Chipotle in Simi Valley, Calif.
A Chipotle restaurant in Simi Valley, California experienced an isolated norovirus incident in August 2015.

DENVER – The fall-out from an E. coli outbreak continues for Chipotle Mexican Grill in the forms of a grand jury subpoena and an expected drop in fourth-quarter sales.

Denver-based Chipotle in December was served with a federal grand jury subpoena from the U.S. District Court for the Central District of California, according to a Jan. 6 Securities and Exchange Commission filing from the company. The subpoena is in connection with an official criminal investigation being conducted by the U.S. Attorney’s Office for the Central District of California in conjunction with the U.S. Food and Drug Administration’s Office of Criminal Investigations.

“The subpoena requires us to produce a broad range of documents related to a Chipotle restaurant in Simi Valley, California, that experienced an isolated norovirus incident during August 2015,” Chipotle said in the S.E.C. filing. “We intend to fully cooperate in the investigation. It is not possible at this time to determine whether we will incur, or to reasonably estimate the amount of, any fines, penalties or further liabilities in connection with the investigation pursuant to which the subpoena was issued.”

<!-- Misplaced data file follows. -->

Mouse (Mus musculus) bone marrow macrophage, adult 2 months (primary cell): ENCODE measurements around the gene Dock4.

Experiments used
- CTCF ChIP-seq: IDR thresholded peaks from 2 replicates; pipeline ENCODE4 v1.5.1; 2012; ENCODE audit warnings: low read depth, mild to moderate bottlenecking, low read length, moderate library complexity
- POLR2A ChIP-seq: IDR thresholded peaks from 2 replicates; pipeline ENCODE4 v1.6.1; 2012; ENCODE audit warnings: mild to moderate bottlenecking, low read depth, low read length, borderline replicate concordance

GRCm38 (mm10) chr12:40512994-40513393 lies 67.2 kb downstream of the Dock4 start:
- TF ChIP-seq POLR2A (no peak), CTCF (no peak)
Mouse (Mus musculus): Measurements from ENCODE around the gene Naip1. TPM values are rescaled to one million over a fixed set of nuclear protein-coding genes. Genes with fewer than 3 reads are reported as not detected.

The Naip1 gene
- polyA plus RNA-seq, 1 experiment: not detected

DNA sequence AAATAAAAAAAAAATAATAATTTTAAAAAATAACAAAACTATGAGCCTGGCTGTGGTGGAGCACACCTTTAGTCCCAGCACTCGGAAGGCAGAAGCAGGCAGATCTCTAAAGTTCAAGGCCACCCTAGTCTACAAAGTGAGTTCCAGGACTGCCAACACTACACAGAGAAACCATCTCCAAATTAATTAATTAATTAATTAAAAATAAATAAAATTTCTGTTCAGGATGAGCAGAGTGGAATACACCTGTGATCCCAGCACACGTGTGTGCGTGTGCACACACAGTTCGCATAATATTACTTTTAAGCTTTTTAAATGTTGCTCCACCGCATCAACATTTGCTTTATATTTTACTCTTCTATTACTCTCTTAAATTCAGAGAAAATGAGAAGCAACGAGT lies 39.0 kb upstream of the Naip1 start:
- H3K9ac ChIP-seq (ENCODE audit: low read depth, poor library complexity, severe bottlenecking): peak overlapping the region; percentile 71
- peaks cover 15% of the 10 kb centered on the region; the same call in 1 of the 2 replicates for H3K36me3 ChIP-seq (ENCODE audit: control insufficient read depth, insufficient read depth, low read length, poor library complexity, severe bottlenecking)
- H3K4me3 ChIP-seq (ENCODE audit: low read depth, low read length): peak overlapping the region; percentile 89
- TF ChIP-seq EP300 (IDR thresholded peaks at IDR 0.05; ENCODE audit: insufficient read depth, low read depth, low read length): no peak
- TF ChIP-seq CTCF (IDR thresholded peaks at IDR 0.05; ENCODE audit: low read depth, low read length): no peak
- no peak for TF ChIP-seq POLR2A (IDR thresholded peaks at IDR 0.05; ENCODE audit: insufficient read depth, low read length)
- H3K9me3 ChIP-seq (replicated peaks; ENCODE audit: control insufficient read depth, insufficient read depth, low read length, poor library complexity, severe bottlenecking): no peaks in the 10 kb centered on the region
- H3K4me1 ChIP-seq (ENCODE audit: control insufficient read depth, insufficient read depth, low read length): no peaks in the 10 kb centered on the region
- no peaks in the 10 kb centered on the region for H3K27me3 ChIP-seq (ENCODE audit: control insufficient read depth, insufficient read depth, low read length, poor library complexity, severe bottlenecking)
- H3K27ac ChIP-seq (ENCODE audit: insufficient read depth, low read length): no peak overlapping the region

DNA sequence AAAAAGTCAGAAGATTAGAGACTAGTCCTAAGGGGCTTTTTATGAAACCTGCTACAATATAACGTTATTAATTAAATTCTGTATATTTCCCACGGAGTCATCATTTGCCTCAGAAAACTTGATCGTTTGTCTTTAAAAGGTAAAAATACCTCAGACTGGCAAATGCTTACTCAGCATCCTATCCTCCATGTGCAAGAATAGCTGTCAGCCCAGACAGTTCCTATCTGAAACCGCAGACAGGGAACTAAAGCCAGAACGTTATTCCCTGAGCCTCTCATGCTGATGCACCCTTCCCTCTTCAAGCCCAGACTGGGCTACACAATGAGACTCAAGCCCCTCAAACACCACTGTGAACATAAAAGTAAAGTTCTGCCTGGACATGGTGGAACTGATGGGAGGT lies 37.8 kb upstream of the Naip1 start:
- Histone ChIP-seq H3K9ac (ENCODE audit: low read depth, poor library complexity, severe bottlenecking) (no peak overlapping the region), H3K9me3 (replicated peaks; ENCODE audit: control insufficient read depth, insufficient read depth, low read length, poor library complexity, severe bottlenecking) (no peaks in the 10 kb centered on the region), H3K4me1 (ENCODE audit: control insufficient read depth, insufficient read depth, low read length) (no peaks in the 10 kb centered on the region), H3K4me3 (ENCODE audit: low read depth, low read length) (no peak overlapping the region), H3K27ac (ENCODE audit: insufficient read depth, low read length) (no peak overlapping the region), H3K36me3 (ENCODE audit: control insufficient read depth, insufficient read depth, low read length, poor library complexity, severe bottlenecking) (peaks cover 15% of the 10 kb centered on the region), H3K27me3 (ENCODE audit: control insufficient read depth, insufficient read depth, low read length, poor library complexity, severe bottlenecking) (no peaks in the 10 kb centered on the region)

Also in the S.E.C. filing, Chipotle said it anticipates comparable restaurant store sales to be down 14.6% in the fourth quarter. Non-recurring expenses in the fourth quarter should be in the range of $14 million to $16 million. This estimate includes costs to replace food in select restaurants, lab analysis of food samples and environmental swabs, increased marketing expenses, retaining expert advisory services related to epidemiology and food safety, and preliminary estimates for legal claims and related expenses.

Chipotle is scheduled to give its fourth-quarter and fiscal-year results on Feb. 2.

Chipotle experienced an incident involving norovirus at a restaurant in Brighton, Mass., during the week of Dec. 7, which worsened the adverse financial and operating impacts experienced from previous E. coli incidents in October and November, according to the S.E.C. filing.

The Centers for Disease Control and Prevention, Atlanta, on Dec. 21 said the outbreak had infected 53 people from nine states.

“The epidemiologic evidence available at this time suggests that a common meal item or ingredient served at Chipotle Mexican Grill restaurants in several states is a likely source of this outbreak,” the C.D.C. said. “The investigation has not identified what specific food is linked to illness.”